U.S. Supreme Court Upholds Michigan Ban On Affirmative Action

Supreme Court bldg washington dcWASHINGTON (April 22, 2014, CNN) –

The U.S. Supreme Court on Tuesday upheld Michigan’s voter-approved law that bans use of racial criteria in college admissions.

In a 6-2 vote, the court ruled a lower court did not have the authority to set aside the law.

The law passed in a 2006 referendum, supported by 58% of voters. It bars publicly funded colleges from granting “preferential treatment to any individual or group on the basis of race, sex, color, ethnicity or national origin.”

That prompted a series of lawsuits and appeals from a coalition of civil rights groups and University of Michigan faculty and students, who countered that the law denied them the opportunity to persuade state and college officials that classroom and workplace diversity remains a necessary government role.

A federal appeals court last year concluded the affirmative action ban violated the U.S. Constitution’s equal protection guarantees.

(Article from Politico)

 

Here is some background information about affirmative action as well as a few notable court cases.

Facts:
Supporters argue that affirmative action is necessary to ensure racial diversity in education and employment.

Critics state that it is unfair and causes reverse discrimination.

Racial quotas are considered unconstitutional by the U.S. Supreme Court.

A 1995 study shows that white women benefited from affirmative action more than people of color.

The state of Texas replaced its affirmative action plan with a percentage plan that guarantees the top 10% of high-school graduates a spot in any state university in Texas. California and Florida have similar programs.

Timeline (selected cases):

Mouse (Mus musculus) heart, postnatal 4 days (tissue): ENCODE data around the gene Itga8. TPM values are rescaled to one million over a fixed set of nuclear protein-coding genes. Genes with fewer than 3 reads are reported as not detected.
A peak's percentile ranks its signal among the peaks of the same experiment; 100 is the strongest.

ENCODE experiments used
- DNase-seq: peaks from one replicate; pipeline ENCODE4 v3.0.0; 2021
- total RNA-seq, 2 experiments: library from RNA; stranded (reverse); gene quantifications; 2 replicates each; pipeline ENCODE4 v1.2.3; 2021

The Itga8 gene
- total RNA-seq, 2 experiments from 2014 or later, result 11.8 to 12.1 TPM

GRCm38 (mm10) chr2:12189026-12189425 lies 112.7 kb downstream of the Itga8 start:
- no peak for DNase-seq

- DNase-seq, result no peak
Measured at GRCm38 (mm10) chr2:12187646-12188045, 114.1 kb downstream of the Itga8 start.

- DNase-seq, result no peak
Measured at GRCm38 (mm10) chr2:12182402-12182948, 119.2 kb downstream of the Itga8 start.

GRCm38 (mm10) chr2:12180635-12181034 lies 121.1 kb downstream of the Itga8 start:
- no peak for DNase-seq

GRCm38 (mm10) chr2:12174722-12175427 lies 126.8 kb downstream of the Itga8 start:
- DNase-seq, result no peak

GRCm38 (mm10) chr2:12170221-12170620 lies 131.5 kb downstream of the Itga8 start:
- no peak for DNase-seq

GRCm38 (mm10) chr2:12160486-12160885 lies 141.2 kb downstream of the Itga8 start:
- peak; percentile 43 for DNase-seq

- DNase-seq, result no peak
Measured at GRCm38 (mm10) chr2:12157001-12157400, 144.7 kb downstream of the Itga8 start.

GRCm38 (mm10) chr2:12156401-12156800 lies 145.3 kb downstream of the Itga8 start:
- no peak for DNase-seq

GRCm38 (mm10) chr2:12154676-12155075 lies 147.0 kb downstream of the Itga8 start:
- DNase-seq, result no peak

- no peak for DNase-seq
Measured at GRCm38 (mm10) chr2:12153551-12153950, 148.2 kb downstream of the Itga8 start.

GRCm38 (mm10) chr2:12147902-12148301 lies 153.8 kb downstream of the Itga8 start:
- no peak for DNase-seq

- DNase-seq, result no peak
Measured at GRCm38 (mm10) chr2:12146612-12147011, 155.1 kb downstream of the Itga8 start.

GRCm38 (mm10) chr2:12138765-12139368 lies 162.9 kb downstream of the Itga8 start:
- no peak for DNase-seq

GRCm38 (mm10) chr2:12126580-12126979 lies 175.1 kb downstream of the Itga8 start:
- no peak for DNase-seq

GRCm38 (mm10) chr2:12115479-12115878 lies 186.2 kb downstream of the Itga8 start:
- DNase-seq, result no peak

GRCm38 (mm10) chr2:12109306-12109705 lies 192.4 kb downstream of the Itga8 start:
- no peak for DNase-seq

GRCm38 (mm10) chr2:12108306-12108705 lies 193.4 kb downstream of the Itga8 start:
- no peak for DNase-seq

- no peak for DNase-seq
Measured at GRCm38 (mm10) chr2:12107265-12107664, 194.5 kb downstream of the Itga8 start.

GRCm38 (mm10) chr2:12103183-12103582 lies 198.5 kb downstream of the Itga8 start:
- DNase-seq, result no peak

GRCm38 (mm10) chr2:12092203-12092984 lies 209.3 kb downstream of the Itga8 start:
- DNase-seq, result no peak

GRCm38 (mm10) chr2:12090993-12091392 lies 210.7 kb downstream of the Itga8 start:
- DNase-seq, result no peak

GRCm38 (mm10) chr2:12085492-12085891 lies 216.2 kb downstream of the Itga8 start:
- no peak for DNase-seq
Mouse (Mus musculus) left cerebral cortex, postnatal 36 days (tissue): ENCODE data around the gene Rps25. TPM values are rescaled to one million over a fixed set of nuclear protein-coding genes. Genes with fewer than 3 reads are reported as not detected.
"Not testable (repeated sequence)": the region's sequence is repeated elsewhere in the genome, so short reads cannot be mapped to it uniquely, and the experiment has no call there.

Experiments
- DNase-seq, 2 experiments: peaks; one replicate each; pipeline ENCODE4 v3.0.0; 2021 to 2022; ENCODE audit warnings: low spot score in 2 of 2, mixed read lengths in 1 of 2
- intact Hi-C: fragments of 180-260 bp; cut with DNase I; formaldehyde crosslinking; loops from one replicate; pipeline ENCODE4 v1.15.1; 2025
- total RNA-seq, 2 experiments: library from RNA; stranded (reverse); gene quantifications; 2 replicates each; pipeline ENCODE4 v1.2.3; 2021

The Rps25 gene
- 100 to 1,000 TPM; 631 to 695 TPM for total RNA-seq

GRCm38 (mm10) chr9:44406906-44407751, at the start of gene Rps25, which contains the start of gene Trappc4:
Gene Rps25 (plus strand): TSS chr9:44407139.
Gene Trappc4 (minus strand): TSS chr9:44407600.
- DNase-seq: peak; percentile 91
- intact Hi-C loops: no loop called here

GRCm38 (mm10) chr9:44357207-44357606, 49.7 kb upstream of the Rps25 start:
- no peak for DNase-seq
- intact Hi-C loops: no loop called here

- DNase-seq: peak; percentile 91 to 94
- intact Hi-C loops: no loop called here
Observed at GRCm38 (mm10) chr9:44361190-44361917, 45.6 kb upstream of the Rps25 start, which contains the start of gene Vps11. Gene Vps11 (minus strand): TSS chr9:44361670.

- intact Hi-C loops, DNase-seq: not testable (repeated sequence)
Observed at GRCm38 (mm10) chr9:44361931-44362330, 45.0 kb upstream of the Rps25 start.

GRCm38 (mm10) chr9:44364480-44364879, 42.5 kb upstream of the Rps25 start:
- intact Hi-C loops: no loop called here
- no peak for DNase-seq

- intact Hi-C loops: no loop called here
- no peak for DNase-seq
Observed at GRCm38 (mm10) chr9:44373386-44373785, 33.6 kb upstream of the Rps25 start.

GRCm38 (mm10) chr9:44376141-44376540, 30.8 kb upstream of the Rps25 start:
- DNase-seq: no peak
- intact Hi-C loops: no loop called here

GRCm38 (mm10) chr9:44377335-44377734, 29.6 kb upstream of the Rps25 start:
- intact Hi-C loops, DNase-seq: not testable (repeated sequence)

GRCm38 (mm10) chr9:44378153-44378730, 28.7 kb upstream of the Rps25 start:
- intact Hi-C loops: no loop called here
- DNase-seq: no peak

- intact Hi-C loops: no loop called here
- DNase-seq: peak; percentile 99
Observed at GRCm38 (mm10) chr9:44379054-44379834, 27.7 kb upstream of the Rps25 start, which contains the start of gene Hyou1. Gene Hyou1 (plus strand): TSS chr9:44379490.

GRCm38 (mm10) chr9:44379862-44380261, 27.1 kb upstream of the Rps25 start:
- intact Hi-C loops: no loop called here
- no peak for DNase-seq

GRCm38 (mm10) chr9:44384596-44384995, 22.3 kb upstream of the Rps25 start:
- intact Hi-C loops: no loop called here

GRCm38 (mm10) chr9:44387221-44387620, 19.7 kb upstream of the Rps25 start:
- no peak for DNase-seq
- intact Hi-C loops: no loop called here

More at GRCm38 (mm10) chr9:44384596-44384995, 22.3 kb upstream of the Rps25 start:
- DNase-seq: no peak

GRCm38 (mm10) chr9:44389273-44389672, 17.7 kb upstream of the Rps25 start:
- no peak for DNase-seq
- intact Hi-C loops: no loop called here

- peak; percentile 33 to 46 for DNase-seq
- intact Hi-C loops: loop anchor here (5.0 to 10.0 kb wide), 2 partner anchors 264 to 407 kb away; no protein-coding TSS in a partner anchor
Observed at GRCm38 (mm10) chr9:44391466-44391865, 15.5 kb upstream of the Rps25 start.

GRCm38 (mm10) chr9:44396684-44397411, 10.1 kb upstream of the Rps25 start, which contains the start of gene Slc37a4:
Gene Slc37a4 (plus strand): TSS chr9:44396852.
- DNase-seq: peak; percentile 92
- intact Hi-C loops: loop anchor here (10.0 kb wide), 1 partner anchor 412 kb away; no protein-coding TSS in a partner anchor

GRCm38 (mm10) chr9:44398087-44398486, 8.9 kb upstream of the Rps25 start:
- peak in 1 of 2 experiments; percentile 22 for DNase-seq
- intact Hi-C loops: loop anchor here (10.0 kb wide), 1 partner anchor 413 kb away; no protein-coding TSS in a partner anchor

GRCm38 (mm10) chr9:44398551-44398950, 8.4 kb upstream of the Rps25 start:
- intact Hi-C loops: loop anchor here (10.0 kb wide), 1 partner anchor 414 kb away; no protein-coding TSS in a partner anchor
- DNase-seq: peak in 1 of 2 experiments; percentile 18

• 1954 – The U.S. Supreme Court, in Brown v. Board of Education, rules that the “separate but equal” doctrine violates the Constitution.
  • 1961 – President John F. Kennedy creates the Council on Equal Opportunity in an Executive Order. This ensures that federal contractors hire people regardless of race, creed, color or national origin.
  • 1964 – The Civil Rights Act renders discrimination illegal in the workplace.
  • 1978 – In Regents of the University of California v. Bakke, a notable reverse discrimination case, the Supreme Court rules that colleges can’t use racial quotas because it violates the Equal Protection Clause. However, race can be used as one factor for admission.
  • 1995 – The University of Michigan rejects the college application of Jennifer Gratz, a top high school student in suburban Detroit who is white.
  • October 14, 1997 – Gratz v. Bollinger, et al, is filed in federal court in the Eastern District of Michigan. The University of Michigan is sued by white students, including Jennifer Gratz and Patrick Hamacher, who claim the undergraduate and law school affirmative action policies using race and/or gender as a factor in admissions is a violation of the Equal Protection Clause of the Fourteenth Amendment or Title VI of the Civil Rights Act of 1964.
  • December 3, 1997 – A similar case, Grutter v. Bollinger, is filed in federal court in the Eastern District of Michigan. Barbara Grutter, denied admission to the University of Michigan Law School, claims that other applicants, with lower test scores and grades, were given an unfair advantage due to race.